Op-ed: Debt-ceiling budget deal is bad for the President Trump, bad for country: Freedom Caucus

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Washington, July 25, 2019 | comments

Debt-ceiling budget deal is bad for the President Trump, bad for country: Freedom Caucus

Mark Meadows, Jody Hice, Warren Davidson, and House Freedom Caucus Board - Opinion contributors

Published 1:59 p.m. ET July 25, 2019 | Updated 2:01 p.m. ET July 25, 2019

It is not compassionate to bankrupt America. Unfortunately with the potential passage of the new budget deal, that is the path our country is on.

Any average American family knows: when you spend money on a credit card, you eventually pay the money back. When your credit gets close to a limit, you don’t respond by raising the limit and spending more — you make a concerted effort to bring your debt down, making tough budgetary decisions to avoid severe financial problems down the road.

You would think the same decisions forced on American families could be demanded of Congress and the U.S. government. It is not compassionate to bankrupt America. Unfortunately, that is the path our country is on.

When Congress instituted the debt ceiling, it attempted to provide legislative control of how much money the federal government may borrow. For the Treasury to go past its credit limit, it would have to go through Congress. The policy was designed to set an impediment against out-of-control Washington spending — capping spending at best, or forcing Congress to reckon with reckless budgetary habits at worst.

But so often in Washington, D.C., rules aren’t treated as rules. They’re regarded as inconveniences; small speed-bumps along the status-quo path of a system that brushes aside promises, benefits politicians, and enriches political insiders — all at the expense of hardworking moms and dads on Main Street.

The bill is deeply flawed

So it is with the reported imminent budget caps deal. To Congress, the credit limit isn’t a real limit — it’s a minor obstacle that government insiders can quietly agree to work around. Worse yet, the deal proposed almost ensures that the debt ceiling agreed to will be insufficient for the spending that is part of the deal. Of course, America must agree to pay for money it has already committed to spend, but the point of the debt ceiling isn’t to debate whether or not America should default on its debt. The point is to force spending reforms so that default never occurs.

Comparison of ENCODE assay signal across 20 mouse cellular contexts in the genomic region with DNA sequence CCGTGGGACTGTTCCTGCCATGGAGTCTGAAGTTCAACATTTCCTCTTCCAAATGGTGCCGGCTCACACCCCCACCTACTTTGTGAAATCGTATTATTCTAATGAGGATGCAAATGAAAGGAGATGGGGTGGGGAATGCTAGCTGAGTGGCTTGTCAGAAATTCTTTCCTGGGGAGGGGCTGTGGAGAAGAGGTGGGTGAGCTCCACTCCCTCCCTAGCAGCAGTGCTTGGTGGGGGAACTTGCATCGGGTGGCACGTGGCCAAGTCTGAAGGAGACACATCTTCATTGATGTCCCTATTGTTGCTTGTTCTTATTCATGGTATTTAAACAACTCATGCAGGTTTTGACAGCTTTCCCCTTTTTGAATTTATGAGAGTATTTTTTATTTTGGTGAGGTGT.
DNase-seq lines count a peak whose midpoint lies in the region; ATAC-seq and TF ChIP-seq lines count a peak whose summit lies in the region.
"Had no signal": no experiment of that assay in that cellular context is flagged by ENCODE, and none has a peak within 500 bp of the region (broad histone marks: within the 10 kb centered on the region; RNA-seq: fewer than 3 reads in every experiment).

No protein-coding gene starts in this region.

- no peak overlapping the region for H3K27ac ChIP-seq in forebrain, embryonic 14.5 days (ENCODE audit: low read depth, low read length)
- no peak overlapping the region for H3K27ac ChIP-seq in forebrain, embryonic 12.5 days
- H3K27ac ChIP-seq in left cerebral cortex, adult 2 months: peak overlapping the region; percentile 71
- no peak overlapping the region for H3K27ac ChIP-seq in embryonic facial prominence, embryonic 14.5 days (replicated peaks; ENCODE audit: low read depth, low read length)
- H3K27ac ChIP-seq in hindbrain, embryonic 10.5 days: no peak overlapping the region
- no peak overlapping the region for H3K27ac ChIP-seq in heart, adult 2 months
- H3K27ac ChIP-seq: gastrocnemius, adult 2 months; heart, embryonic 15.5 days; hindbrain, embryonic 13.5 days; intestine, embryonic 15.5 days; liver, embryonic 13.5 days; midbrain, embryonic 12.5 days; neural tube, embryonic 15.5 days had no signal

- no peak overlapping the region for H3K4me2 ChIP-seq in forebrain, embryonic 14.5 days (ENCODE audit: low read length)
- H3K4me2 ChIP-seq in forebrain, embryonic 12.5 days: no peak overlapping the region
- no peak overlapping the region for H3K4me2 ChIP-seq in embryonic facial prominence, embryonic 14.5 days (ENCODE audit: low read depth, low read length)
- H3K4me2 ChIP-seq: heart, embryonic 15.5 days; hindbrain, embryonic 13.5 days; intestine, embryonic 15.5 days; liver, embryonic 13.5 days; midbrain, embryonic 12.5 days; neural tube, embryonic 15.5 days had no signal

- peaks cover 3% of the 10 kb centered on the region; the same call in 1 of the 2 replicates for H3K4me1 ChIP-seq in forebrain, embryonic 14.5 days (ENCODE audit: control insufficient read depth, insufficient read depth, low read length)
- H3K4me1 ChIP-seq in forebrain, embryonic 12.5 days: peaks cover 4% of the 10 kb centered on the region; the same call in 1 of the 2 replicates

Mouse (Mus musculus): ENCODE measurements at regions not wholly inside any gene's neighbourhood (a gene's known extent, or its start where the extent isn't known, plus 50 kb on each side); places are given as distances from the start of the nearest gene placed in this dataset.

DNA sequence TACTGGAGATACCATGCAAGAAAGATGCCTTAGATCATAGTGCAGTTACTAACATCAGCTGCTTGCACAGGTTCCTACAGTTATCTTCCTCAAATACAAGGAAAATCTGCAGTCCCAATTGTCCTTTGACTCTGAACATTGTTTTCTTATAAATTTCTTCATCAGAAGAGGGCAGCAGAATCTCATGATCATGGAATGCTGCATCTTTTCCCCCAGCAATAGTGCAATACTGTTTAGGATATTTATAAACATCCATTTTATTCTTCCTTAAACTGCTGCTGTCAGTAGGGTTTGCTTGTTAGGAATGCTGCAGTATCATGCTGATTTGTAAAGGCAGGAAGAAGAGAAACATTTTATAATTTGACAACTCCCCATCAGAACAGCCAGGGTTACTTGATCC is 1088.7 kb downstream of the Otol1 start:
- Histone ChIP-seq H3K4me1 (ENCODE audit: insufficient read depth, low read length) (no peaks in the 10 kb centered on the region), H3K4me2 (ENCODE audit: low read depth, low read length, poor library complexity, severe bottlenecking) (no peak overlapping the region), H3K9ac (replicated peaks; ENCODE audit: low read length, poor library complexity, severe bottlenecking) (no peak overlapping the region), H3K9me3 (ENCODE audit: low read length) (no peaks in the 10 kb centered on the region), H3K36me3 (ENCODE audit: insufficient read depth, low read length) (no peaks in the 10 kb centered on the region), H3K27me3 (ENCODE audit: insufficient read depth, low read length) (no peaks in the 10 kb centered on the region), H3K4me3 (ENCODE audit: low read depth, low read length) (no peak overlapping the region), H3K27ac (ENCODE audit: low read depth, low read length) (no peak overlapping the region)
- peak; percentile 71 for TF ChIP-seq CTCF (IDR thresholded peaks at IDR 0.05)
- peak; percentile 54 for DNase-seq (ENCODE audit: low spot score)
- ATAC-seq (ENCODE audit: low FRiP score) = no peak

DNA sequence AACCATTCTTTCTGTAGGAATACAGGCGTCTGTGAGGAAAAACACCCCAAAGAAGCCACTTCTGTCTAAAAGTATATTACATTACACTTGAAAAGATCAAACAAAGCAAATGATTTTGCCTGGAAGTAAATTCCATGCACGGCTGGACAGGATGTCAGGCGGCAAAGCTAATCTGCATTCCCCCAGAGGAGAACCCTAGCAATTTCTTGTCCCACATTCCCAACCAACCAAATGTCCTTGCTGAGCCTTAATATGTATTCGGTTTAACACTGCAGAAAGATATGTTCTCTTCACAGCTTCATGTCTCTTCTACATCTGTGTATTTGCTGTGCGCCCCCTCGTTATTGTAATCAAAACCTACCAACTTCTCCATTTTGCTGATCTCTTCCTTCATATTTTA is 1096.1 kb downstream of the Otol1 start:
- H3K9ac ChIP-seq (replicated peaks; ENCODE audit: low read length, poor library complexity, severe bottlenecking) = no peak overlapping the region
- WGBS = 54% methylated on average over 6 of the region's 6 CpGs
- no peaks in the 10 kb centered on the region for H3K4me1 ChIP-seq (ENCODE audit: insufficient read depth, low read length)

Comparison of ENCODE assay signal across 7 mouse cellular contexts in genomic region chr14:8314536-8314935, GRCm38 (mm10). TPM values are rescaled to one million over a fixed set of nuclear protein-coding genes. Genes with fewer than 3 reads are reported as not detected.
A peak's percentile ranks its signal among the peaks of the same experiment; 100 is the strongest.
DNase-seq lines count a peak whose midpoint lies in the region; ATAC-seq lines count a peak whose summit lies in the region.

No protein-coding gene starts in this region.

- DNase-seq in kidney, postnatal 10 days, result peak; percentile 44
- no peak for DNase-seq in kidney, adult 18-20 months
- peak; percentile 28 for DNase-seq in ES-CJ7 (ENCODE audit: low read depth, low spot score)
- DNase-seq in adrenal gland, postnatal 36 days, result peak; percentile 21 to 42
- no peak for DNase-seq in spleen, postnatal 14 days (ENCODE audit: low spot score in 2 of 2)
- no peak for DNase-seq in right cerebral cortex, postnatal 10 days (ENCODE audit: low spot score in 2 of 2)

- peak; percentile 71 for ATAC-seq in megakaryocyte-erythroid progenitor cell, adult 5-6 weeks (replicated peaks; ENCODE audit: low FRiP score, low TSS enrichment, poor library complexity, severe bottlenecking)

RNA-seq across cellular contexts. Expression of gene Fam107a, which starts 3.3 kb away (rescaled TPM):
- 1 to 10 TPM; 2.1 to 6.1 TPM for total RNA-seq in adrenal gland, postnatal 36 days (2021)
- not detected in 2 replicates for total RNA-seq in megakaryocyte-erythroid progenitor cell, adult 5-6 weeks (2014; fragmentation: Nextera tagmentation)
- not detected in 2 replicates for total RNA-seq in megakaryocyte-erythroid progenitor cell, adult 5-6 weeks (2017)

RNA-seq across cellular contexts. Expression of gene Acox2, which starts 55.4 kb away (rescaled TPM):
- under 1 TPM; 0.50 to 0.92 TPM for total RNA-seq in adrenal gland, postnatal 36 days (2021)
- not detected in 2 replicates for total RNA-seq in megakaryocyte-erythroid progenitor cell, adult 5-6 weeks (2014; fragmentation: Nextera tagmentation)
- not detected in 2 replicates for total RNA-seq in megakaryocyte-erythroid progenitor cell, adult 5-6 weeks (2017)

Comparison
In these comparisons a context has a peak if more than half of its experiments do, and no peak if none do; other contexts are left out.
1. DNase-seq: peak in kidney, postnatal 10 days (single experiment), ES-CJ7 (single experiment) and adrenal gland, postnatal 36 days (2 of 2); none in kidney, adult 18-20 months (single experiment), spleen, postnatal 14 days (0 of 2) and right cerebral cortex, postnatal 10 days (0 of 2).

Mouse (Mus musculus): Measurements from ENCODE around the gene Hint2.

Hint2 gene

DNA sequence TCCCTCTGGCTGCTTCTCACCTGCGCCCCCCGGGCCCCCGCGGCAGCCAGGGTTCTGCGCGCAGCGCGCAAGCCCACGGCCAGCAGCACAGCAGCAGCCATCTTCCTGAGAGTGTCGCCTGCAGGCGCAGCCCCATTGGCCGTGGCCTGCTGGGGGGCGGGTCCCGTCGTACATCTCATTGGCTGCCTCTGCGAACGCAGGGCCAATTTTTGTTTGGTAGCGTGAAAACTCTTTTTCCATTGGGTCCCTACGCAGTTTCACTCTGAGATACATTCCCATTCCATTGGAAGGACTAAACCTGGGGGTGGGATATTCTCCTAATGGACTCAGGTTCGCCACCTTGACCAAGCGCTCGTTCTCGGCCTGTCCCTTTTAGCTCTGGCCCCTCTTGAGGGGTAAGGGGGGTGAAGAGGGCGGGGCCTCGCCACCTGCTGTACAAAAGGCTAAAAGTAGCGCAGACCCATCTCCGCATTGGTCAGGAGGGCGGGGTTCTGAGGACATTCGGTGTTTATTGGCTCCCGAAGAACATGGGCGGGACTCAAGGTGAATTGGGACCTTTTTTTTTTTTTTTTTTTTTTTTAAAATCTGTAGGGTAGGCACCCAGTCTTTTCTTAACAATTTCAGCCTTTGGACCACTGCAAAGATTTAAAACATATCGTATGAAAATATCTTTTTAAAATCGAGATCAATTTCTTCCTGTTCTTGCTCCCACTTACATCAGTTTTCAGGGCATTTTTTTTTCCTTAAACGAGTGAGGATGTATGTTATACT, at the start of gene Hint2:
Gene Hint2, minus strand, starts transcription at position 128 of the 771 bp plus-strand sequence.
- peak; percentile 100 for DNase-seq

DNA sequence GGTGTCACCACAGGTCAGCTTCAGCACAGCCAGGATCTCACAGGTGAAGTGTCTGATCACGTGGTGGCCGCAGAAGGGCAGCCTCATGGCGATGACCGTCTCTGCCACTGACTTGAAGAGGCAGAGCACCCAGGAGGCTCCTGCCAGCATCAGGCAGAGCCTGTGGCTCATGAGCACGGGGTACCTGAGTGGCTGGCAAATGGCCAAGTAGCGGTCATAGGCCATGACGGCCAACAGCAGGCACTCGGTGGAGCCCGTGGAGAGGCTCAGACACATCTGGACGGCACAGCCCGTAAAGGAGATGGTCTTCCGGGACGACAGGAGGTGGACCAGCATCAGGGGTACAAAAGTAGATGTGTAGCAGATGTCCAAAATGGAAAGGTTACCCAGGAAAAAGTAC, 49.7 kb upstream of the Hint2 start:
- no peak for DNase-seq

The flawed budget deal on the table, expected to come up for a vote in the House Thursday, increases the debt limit through July 31, 2021 — a two-year extension — raises spending by $320 billion with a mere $75 billion in offsets, about half of the $150 billion in spending cuts conservatives sought in negotiations.The new spending levels combined with limited cuts are expected to push the annual budget deficit to a monstrous $1 trillion next year. This deal does not help towards balancing the budget — it actually puts us further behind in meeting that necessary goal.

With the national debt rapidly approaching an astonishing $23 trillion, it’s obvious what Congress should be focused on. We should be working around the clock, canceling Congressional recess if necessary, to hammer out a budget agreement that responsibly cuts spending and sets the country on a track to fiscal solvency.

It is true that bipartisan spending cuts are hard to come by. Unfortunately, the bipartisan path to bankrupting America has proven more politically expedient — again. While cutting spending would be the best path forward, it’s important to acknowledge that conservatives have not demanded spending reductions or bust in these negotiations. All we ask is to stick to the existing spending limits. If we can’t agree on significant spending cuts, at least we should agree to hold to the existing limits and avoid turning a dire situation into a potentially fatal one.

This is a bad deal for the president. It’s a bad deal for conservatives. Most importantly, it’s a bad deal for the forgotten men and women who voted to shake up Washington, D.C. when they sent President Trump to the White House. This is not draining the swamp — it’s feeding the swamp and entrenching the status quo.

Every single party involved in these negotiations should immediately go back to the drawing board and negotiate a better deal for working families and the country. We should come together, find bipartisan ways to cut spending, balance our budget and get our crumbling fiscal house on a sustainable foundation for the future. At the bare minimum, we should freeze spending and prevent America’s budget deficits from skyrocketing further out of control — bankrupting our children and grandchildren.

Republican Representatives Mark Meadows, Jody Hice and Warren Davidson are members of the House Freedom Caucus Board. Follow them on Twitter: @RepMarkMeadows @CongressmanHice and @WarrenDavidson

https://www.usatoday.com/story/opinion/2019/07/25/new-budget-deal-debt-ceiling-vote-donald-trump-2019-column/1826348001/
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